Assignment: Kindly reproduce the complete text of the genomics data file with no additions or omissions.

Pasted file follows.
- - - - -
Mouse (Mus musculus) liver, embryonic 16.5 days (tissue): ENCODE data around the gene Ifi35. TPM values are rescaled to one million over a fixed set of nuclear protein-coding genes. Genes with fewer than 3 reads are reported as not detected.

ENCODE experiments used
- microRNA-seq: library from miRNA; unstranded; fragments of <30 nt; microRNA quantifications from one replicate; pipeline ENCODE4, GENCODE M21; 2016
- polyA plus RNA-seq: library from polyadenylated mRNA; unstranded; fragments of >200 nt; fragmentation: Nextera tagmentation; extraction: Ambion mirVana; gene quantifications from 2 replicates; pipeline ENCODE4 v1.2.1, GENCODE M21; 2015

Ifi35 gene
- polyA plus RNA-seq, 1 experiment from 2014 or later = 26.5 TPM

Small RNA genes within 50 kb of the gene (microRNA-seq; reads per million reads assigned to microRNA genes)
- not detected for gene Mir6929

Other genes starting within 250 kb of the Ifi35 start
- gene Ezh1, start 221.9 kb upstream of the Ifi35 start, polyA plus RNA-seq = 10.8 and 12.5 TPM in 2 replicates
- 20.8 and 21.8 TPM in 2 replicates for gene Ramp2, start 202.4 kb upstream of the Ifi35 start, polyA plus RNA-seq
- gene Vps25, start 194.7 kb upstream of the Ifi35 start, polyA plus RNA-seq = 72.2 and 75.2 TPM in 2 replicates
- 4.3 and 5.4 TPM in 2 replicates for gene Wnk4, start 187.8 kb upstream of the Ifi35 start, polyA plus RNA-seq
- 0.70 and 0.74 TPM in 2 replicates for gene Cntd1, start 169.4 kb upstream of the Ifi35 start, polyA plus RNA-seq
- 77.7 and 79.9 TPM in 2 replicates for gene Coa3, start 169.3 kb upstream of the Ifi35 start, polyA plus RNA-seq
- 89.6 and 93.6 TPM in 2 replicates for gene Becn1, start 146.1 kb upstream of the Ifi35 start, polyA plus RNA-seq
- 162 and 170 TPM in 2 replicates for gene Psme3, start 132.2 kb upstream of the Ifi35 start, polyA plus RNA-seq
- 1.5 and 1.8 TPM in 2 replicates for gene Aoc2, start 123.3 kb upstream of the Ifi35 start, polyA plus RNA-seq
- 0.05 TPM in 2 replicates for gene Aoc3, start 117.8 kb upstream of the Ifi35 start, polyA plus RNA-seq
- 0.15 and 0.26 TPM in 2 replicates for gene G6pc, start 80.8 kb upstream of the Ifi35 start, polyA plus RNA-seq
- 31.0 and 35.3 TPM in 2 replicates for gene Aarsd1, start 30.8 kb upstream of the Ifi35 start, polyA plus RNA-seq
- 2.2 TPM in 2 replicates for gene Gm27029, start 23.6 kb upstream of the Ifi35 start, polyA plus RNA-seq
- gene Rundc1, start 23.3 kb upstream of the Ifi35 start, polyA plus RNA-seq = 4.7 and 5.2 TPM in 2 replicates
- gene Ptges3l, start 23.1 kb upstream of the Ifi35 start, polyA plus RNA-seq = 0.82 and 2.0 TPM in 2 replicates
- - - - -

Mouse (Mus musculus) liver, embryonic 16.5 days (tissue): ENCODE data around the gene Ifi35. TPM values are rescaled to one million over a fixed set of nuclear protein-coding genes. Genes with fewer than 3 reads are reported as not detected.

ENCODE experiments used
- microRNA-seq: library from miRNA; unstranded; fragments of <30 nt; microRNA quantifications from one replicate; pipeline ENCODE4, GENCODE M21; 2016
- polyA plus RNA-seq: library from polyadenylated mRNA; unstranded; fragments of >200 nt; fragmentation: Nextera tagmentation; extraction: Ambion mirVana; gene quantifications from 2 replicates; pipeline ENCODE4 v1.2.1, GENCODE M21; 2015

Ifi35 gene
- polyA plus RNA-seq, 1 experiment from 2014 or later = 26.5 TPM

Small RNA genes within 50 kb of the gene (microRNA-seq; reads per million reads assigned to microRNA genes)
- not detected for gene Mir6929

Other genes starting within 250 kb of the Ifi35 start
- gene Ezh1, start 221.9 kb upstream of the Ifi35 start, polyA plus RNA-seq = 10.8 and 12.5 TPM in 2 replicates
- 20.8 and 21.8 TPM in 2 replicates for gene Ramp2, start 202.4 kb upstream of the Ifi35 start, polyA plus RNA-seq
- gene Vps25, start 194.7 kb upstream of the Ifi35 start, polyA plus RNA-seq = 72.2 and 75.2 TPM in 2 replicates
- 4.3 and 5.4 TPM in 2 replicates for gene Wnk4, start 187.8 kb upstream of the Ifi35 start, polyA plus RNA-seq
- 0.70 and 0.74 TPM in 2 replicates for gene Cntd1, start 169.4 kb upstream of the Ifi35 start, polyA plus RNA-seq
- 77.7 and 79.9 TPM in 2 replicates for gene Coa3, start 169.3 kb upstream of the Ifi35 start, polyA plus RNA-seq
- 89.6 and 93.6 TPM in 2 replicates for gene Becn1, start 146.1 kb upstream of the Ifi35 start, polyA plus RNA-seq
- 162 and 170 TPM in 2 replicates for gene Psme3, start 132.2 kb upstream of the Ifi35 start, polyA plus RNA-seq
- 1.5 and 1.8 TPM in 2 replicates for gene Aoc2, start 123.3 kb upstream of the Ifi35 start, polyA plus RNA-seq
- 0.05 TPM in 2 replicates for gene Aoc3, start 117.8 kb upstream of the Ifi35 start, polyA plus RNA-seq
- 0.15 and 0.26 TPM in 2 replicates for gene G6pc, start 80.8 kb upstream of the Ifi35 start, polyA plus RNA-seq
- 31.0 and 35.3 TPM in 2 replicates for gene Aarsd1, start 30.8 kb upstream of the Ifi35 start, polyA plus RNA-seq
- 2.2 TPM in 2 replicates for gene Gm27029, start 23.6 kb upstream of the Ifi35 start, polyA plus RNA-seq
- gene Rundc1, start 23.3 kb upstream of the Ifi35 start, polyA plus RNA-seq = 4.7 and 5.2 TPM in 2 replicates
- gene Ptges3l, start 23.1 kb upstream of the Ifi35 start, polyA plus RNA-seq = 0.82 and 2.0 TPM in 2 replicates